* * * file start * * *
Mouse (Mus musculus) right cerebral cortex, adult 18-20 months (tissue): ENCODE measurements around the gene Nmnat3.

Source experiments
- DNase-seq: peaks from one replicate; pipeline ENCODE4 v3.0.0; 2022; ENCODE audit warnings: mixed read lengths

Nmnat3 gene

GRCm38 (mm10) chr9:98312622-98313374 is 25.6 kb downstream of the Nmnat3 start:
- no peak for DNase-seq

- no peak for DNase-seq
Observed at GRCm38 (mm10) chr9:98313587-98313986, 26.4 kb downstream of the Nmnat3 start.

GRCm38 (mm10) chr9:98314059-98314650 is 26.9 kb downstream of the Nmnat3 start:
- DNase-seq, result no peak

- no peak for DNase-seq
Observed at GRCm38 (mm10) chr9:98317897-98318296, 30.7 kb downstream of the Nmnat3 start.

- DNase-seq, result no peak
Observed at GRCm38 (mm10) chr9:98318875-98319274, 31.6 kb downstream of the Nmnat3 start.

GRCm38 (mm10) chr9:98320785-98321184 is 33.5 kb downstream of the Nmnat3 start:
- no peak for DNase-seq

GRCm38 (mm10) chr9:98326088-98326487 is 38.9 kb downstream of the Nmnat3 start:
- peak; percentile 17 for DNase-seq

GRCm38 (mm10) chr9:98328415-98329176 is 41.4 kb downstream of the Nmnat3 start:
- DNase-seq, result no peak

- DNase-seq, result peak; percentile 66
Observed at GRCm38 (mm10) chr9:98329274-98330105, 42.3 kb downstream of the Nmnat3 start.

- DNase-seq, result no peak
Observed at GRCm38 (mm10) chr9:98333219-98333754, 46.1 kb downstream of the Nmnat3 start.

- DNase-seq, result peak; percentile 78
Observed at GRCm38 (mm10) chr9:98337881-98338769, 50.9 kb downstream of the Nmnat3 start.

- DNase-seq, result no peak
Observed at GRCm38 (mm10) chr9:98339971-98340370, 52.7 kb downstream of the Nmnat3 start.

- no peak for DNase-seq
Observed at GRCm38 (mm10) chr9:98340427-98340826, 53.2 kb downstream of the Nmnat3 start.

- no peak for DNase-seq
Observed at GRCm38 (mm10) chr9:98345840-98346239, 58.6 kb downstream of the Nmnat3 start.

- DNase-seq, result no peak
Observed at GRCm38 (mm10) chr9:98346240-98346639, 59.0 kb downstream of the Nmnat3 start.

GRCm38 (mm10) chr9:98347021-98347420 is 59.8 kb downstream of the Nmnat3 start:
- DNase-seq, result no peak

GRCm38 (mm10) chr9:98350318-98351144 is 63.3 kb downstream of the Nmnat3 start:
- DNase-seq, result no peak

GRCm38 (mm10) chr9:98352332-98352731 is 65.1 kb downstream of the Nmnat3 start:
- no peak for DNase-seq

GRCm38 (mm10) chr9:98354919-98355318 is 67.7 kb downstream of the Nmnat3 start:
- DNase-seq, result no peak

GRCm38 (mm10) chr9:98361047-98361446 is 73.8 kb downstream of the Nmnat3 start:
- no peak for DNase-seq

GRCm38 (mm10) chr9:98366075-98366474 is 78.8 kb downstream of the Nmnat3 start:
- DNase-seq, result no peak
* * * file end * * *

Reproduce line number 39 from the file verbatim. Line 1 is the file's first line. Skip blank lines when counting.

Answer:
GRCm38 (mm10) chr9:98352332-98352731 is 65.1 kb downstream of the Nmnat3 start: